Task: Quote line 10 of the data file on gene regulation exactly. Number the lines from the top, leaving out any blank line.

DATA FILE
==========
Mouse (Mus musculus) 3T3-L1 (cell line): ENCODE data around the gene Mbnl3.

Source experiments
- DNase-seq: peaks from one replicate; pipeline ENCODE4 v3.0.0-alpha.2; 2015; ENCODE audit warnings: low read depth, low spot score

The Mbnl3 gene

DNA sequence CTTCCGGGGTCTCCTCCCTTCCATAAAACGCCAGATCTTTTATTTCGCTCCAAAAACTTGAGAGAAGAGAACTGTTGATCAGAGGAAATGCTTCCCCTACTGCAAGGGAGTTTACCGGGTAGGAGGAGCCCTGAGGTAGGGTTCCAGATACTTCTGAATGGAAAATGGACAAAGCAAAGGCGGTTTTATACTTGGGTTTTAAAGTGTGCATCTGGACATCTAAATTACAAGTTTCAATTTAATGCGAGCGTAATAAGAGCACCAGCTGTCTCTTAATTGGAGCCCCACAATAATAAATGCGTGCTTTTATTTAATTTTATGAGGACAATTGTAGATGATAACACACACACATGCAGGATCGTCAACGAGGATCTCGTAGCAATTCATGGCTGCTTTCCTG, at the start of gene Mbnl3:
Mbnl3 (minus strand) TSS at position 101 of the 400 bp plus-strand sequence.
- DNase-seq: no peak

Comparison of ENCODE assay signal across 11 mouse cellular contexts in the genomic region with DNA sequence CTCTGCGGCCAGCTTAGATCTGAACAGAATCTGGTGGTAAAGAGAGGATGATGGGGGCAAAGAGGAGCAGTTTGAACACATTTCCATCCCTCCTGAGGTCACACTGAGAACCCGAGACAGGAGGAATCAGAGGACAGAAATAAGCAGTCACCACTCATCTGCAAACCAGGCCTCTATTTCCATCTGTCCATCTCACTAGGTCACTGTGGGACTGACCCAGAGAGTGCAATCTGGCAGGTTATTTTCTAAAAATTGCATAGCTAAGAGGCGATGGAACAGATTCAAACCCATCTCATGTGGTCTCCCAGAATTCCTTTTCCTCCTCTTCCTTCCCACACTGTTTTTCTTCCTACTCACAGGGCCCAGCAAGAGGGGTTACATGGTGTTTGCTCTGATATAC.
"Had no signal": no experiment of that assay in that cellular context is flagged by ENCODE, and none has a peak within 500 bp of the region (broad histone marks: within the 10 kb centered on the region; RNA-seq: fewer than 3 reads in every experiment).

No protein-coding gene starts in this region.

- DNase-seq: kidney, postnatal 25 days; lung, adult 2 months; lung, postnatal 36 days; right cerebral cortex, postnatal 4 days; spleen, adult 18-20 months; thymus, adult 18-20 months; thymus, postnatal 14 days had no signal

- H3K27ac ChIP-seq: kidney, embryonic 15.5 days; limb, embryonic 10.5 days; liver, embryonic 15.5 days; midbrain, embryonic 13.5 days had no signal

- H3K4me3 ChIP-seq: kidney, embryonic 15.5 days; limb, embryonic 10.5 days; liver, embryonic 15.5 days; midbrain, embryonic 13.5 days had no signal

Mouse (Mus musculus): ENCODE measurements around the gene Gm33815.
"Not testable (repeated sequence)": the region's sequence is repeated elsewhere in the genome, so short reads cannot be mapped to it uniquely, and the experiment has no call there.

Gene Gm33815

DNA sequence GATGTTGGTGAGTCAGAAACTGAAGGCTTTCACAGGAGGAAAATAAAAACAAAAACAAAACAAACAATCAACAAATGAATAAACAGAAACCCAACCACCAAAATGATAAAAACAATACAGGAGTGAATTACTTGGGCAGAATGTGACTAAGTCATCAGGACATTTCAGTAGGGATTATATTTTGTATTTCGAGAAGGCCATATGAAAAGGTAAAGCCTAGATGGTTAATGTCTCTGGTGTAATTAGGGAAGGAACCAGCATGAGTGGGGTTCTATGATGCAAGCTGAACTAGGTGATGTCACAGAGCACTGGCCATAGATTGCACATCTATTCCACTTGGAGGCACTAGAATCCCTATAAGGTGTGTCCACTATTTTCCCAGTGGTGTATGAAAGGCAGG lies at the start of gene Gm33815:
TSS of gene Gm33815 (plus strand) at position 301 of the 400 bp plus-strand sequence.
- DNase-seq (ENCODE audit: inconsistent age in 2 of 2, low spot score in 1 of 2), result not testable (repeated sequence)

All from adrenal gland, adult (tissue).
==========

No protein-coding gene starts in this region.